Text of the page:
Advocating for Criminal Justice Reform
Our criminal justice system is broken and unsustainable, both for our government and society. Our prison population is rising—30 years ago in Hawaiʻi, our prison population was under 1,000. Last year, it was over 5,500, including 1,300 sent to Arizona because of prison overcrowding. According to the Hawaiʻi Department of Public Safety (PSD), Hawaiʻi spends about $140 per prison inmate per day, which includes program services, food, health care, and administrative costs. That comes out to $51,100 per year per prisoner locked up in Hawaiʻi, more than a year’s salary for many people in Hawaiʻi. In Hawaiʻi and across the country, spending on our criminal justice system continues to increase, yet over 40% of people released from prison return within 3 years.
The Need for Sentencing Reform
Tulsi is working with lawmakers on both sides of the aisle to address the many problems that plague our criminal justice system. She is a cosponsor of legislation like the SAFE Justice Act (H.R.2944) and the Sentencing Reform Act (H.R.3713). The SAFE Justice Act takes proven community generated solutions from states throughout the country, like the Hawaiʻi Opportunity Probation with Enforcement (HOPE) Program, and applies them effectively at the national level. The Sentencing Reform Act reduces certain mandatory minimums for non-violent drug offenders and allows judges greater discretion in determining appropriate sentences.
Improving the Juvenile Justice System
Young people in the juvenile justice system are at a crossroads in their lives that can lead them down dramatically different paths–either positive or negative. We must do our best to dedicate the resources and provide them with opportunities that will set them on a path toward success, and away from a life of crime. Hawaiʻi’s juvenile justice system is implementing the Ho'opono Mamo Civil Citation Initiative, which is an “innovative collaboration to divert youth away from juvenile court involvement and connect them to a community-based system of support.” Stakeholders throughout the state came together to develop this initiative, which helps first-time youth offenders access supportive services and receive a civil citation rather than an arrest record. The assessment center staff works with the youth and his or her family to address challenges the youth is facing. By using a collaborative approach, this program helps to address the root problem of youth delinquency.
Federal Decriminalization of Marijuana
Tulsi has led the charge in the U.S. House of Representatives to federally decriminalize marijuana as part of her overall effort towards criminal justice reform. She's introduced the bipartisan Ending Federal Marijuana Prohibition Act (H.R.1227) to take marijuana off the federal controlled substances list—joining other industries such as alcohol and tobacco. The bill would also eliminate key barriers to developing an industrial hemp industry which would create jobs and provide economic opportunity to communities in Hawaiʻi, and across the country.
"Our outdated policies on marijuana are turning everyday Americans into criminals, tearing apart families, and wasting huge amounts of taxpayer dollars to arrest, prosecute, and incarcerate people for non-violent marijuana charges." -Rep. Tulsi Gabbard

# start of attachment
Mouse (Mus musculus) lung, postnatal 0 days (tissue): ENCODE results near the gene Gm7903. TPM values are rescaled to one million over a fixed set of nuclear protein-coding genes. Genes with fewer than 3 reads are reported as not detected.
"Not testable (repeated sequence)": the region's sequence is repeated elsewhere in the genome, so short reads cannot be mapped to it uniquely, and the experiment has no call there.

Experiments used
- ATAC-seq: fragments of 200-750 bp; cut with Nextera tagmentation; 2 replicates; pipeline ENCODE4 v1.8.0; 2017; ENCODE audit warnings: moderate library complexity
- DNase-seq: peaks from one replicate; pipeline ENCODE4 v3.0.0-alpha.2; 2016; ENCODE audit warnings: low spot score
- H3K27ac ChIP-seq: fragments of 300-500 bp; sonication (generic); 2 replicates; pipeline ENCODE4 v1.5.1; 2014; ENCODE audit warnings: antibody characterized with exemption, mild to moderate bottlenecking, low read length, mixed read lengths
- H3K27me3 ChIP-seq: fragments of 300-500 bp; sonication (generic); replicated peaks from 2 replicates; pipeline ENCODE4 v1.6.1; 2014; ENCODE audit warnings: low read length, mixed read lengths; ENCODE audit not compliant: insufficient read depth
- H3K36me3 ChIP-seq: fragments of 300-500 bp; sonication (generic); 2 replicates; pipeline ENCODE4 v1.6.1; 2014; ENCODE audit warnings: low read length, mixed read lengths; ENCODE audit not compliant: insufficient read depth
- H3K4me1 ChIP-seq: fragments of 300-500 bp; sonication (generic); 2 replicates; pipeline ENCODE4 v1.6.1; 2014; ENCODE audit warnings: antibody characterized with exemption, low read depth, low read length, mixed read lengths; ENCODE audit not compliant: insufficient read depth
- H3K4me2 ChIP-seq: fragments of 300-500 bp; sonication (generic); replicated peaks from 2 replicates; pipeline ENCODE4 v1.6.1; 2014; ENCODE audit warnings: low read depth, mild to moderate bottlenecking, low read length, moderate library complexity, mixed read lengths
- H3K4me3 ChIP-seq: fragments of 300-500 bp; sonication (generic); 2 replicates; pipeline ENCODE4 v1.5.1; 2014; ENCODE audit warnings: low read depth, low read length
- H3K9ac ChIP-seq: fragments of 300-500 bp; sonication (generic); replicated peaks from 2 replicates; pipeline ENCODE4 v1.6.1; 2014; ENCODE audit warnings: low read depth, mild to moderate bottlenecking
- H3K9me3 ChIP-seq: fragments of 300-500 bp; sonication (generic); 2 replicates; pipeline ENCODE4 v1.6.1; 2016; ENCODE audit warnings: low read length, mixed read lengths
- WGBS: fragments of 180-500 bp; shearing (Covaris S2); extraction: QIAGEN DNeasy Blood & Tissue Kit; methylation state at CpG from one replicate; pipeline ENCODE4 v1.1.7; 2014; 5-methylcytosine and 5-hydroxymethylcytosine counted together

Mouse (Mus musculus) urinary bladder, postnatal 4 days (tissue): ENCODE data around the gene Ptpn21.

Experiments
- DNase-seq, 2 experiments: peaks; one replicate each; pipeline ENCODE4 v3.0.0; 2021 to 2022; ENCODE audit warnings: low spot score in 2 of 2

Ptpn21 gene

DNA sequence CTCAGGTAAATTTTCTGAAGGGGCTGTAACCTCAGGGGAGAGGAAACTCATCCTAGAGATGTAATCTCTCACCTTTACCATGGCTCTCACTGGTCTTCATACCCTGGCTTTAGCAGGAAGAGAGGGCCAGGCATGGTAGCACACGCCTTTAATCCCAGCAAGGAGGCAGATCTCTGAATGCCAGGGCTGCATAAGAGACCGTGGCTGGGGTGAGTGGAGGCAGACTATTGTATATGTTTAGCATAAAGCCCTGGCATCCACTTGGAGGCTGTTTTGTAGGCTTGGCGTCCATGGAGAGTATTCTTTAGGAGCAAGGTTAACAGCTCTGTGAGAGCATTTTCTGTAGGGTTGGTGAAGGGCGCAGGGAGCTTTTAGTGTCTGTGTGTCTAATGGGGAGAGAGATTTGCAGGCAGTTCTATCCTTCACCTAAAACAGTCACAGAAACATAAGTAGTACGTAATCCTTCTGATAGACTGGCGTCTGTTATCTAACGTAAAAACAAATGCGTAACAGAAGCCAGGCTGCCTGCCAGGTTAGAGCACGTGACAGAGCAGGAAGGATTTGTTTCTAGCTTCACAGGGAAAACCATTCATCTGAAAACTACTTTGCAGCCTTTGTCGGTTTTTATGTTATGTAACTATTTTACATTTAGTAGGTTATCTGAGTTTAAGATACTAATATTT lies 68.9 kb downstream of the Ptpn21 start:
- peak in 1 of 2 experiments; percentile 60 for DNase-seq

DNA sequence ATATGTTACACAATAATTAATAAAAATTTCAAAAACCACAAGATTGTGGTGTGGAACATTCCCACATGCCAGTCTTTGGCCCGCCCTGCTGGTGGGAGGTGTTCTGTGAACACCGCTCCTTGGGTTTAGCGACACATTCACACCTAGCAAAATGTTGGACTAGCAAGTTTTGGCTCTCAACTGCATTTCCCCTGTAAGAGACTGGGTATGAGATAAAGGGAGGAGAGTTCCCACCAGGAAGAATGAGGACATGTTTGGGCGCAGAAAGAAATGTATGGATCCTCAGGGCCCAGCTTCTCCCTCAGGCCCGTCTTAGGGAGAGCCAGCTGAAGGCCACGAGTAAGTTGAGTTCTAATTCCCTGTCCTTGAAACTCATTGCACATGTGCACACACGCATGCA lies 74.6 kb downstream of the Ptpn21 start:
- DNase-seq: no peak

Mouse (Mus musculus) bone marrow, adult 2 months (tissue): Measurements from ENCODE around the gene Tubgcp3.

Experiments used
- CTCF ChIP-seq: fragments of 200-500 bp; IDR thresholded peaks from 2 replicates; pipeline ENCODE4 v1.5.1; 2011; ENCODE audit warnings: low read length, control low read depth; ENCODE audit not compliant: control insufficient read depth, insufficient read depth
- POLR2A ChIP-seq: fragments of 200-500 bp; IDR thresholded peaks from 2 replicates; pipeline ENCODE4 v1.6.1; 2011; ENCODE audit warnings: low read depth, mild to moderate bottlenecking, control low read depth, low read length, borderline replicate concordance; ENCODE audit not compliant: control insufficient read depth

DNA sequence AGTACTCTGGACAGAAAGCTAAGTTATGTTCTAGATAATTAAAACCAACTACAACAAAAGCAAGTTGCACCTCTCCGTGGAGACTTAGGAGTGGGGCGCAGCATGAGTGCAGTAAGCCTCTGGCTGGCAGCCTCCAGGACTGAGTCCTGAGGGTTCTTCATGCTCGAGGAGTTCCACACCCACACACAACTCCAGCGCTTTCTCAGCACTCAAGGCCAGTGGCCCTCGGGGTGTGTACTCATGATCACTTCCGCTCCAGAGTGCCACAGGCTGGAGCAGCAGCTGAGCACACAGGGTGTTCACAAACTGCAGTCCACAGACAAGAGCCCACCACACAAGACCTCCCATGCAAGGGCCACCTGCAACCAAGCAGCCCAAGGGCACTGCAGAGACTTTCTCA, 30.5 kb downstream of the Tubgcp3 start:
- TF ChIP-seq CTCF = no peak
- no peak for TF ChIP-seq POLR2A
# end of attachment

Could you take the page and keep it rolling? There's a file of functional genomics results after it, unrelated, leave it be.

Empowering Human Trafficking Survivors, Instead of Criminalizing Them
Human trafficking is a modern day form of slavery affecting millions in the United States and abroad. This crime involves either the use of force, fraud, or coercion to exploit a person for labor or commercial sex, or the exploitation of a minor for commercial sex. As a result of being trafficked, victims are commonly charged with crimes such as conspiracy, money laundering, drug trafficking, and related offenses that then follow them throughout the duration of their lives. These charges make it difficult for human trafficking victims to find jobs and housing, leaving them vulnerable to being exploited and trafficked again.
In the 115th Congress, Tulsi and a bipartisan group of lawmakers introduced the Trafficking Survivors Relief Act of 2016, to clear criminal records of victims of human trafficking. The bill would apply to non-violent crimes committed by individuals as a direct result of human trafficking, and empower human trafficking victims to escape the chains of their past and move forward with their lives.
More on Advocating for Criminal Justice Reform
Honolulu, HI—Rep. Tulsi Gabbard (HI-02) released the statement below following a joint investigation by The Washington Post and 60 Minutes into the pharmaceutical industry’s role in proliferating the opioid epidemic in the United States:
Washington, DC -- Congresswoman Tulsi Gabbard (HI-02) today spoke on the House floor urging Congress to support survivors of domestic violence during Domestic Violence Awareness Month, and cosponsor the POWER Act (H.R. 1762).
Congresswoman Tulsi Gabbard said:
WASHINGTON – Congresswoman Tulsi Gabbard (HI -02) today released the following statement in response to the Trump administration’s decision to end the Deferred Action for Childhood Arrivals (DACA) program in six months.
Congresswoman Tulsi Gabbard stated:
Washington, DC – Congresswoman Tulsi Gabbard (HI-02) today voted to pass three bills to improve law enforcement efforts to fight human trafficking in the United States and abroad, including the Empowering Law Enforcement to Fight Sex Trafficking Demand Act (H.R. 2480), the Enhancing Detection of Human Trafficking Act (H.R. 2664), and the Frederick Douglass Trafficking Victims Prevention and Protection Reauthorization Act (H.R. 2200).
Washington, DC—Rep. Tulsi Gabbard (HI-02) spoke on the House floor today urging Congress to pass a ‘private bill’ she introduced this week For the Relief of Andres Magana Ortiz (H.R.2794). A similar bill was introduced by U.S. Senator Daniel K. Akaka to assist Chef Chai Chaowasaree in 2001.